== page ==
The aim of this review is to show the fruitfulness of using images of facial expressions as experimental stimuli in order to study how neural systems support biologically relevant learning as it relates to social interactions. Here we consider facial expressions as naturally conditioned stimuli which, when presented in experimental paradigms, evoke activation in amygdala–prefrontal neural circuits that serve to decipher the predictive meaning of the expressions. Facial expressions offer a relatively innocuous strategy with which to investigate these normal variations (...)
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  6.  10
    James Stacey Taylor (2015). Moral Repugnance, Moral Distress, and Organ Sales. Journal of Medicine and Philosophy 40 (3):312-327.
    Many still oppose legalizing markets in human organs on the grounds that they are morally repugnant. I will argue in this paper that the repugnance felt by some persons towards sales of human organs is insufficient to justify their prohibition. Yet this rejection of the view that markets in human organs should be prohibited because some persons find them to be morally repugnant does not imply that persons’ feelings of distress at the possibility of organ sales are irrational. Eduardo Rivera-Lopez (...)
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  7.  4
    James Stacey Taylor (2017). Vote Buying and Voter Preferences. Social Theory and Practice 43 (1):107-124.
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  8.  10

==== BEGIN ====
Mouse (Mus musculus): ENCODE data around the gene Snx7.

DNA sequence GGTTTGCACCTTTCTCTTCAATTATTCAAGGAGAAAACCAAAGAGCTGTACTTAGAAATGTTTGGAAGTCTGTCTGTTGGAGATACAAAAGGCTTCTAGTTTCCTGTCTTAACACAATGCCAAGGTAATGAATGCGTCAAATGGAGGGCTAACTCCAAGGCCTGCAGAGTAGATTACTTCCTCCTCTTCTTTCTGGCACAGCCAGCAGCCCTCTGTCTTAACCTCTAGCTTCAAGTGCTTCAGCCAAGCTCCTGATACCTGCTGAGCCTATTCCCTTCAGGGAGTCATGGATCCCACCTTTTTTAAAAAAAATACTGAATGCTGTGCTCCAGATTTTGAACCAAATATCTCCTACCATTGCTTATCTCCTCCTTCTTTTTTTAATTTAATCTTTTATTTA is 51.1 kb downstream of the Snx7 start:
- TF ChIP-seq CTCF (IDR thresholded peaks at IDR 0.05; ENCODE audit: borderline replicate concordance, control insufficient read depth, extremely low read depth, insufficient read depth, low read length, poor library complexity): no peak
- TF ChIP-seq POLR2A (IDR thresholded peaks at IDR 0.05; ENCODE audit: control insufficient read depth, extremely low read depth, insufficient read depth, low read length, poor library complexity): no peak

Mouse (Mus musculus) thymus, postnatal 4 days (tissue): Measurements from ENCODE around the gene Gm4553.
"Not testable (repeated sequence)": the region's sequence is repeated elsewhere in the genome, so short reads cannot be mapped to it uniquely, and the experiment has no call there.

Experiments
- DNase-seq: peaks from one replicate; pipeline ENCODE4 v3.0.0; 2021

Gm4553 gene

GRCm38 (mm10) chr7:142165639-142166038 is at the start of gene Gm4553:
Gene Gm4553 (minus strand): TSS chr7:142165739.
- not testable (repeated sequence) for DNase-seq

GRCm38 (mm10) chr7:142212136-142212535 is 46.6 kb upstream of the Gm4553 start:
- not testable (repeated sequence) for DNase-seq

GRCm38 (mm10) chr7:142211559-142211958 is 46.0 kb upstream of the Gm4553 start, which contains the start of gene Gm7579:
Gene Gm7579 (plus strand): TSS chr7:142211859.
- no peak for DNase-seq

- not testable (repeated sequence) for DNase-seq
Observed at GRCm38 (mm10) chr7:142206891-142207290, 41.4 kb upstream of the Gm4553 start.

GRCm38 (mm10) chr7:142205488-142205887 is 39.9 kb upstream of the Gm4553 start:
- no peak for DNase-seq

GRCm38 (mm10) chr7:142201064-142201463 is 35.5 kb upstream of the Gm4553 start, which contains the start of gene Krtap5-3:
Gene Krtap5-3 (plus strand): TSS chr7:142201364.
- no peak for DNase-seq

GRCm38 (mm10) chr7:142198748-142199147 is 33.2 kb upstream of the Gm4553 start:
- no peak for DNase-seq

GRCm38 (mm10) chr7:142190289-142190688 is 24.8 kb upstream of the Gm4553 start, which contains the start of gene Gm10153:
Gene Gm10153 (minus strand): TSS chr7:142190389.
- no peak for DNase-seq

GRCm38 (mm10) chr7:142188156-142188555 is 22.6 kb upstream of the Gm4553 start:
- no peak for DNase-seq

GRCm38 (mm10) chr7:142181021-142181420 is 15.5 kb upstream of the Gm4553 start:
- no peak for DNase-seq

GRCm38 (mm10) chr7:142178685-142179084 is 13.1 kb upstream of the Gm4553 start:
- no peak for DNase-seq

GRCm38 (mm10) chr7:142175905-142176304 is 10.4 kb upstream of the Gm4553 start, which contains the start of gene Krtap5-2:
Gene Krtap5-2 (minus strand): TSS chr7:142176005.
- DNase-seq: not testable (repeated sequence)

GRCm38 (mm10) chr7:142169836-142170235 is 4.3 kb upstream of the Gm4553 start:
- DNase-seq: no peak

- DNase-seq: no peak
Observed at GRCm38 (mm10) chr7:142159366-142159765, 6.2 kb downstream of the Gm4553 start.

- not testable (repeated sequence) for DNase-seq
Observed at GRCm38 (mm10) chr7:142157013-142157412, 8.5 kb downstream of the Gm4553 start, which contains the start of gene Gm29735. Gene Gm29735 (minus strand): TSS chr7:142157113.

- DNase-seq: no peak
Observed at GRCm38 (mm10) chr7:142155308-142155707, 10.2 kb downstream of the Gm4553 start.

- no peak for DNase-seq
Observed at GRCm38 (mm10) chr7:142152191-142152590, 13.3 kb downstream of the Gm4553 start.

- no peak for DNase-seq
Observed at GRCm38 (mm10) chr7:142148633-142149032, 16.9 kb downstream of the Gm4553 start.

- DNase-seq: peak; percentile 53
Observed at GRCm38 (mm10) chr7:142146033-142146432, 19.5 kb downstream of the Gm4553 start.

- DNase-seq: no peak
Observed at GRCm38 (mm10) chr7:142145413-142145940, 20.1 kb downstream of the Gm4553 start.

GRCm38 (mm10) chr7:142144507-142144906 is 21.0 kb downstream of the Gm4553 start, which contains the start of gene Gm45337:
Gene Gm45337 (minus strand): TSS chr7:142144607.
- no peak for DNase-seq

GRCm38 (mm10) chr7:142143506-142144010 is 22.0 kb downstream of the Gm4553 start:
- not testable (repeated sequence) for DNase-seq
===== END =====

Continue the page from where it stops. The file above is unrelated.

James Stacey Taylor (2014). A Scandal in Geneva. International Journal of Applied Philosophy 28 (2):219-234.
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  9.  57
    James Stacey Taylor (2004). Autonomy and Informed Consent: A Much Misunderstood Relationship. [REVIEW] Journal of Value Inquiry 38 (3):383-391.
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  10.  31
    James Stacey Taylor (2009). The Unjustified Assumptions of Organ Conscripters. HEC Forum 21 (2):115-133.
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  11.  24
    James Stacey Taylor (2002). Privacy and Autonomy: A Reappraisal. Southern Journal of Philosophy 40 (4):587-604.
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  12.  2
    James Taylor (2014). Avoiding Harms to Kidney Vendors Through Legal, Regulated Markets. American Journal of Bioethics 14 (10):21-22.
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  13.  22
    James Stacey Taylor (2003). Autonomy, Duress, and Coercion. Social Philosophy and Policy 20 (2):127-155.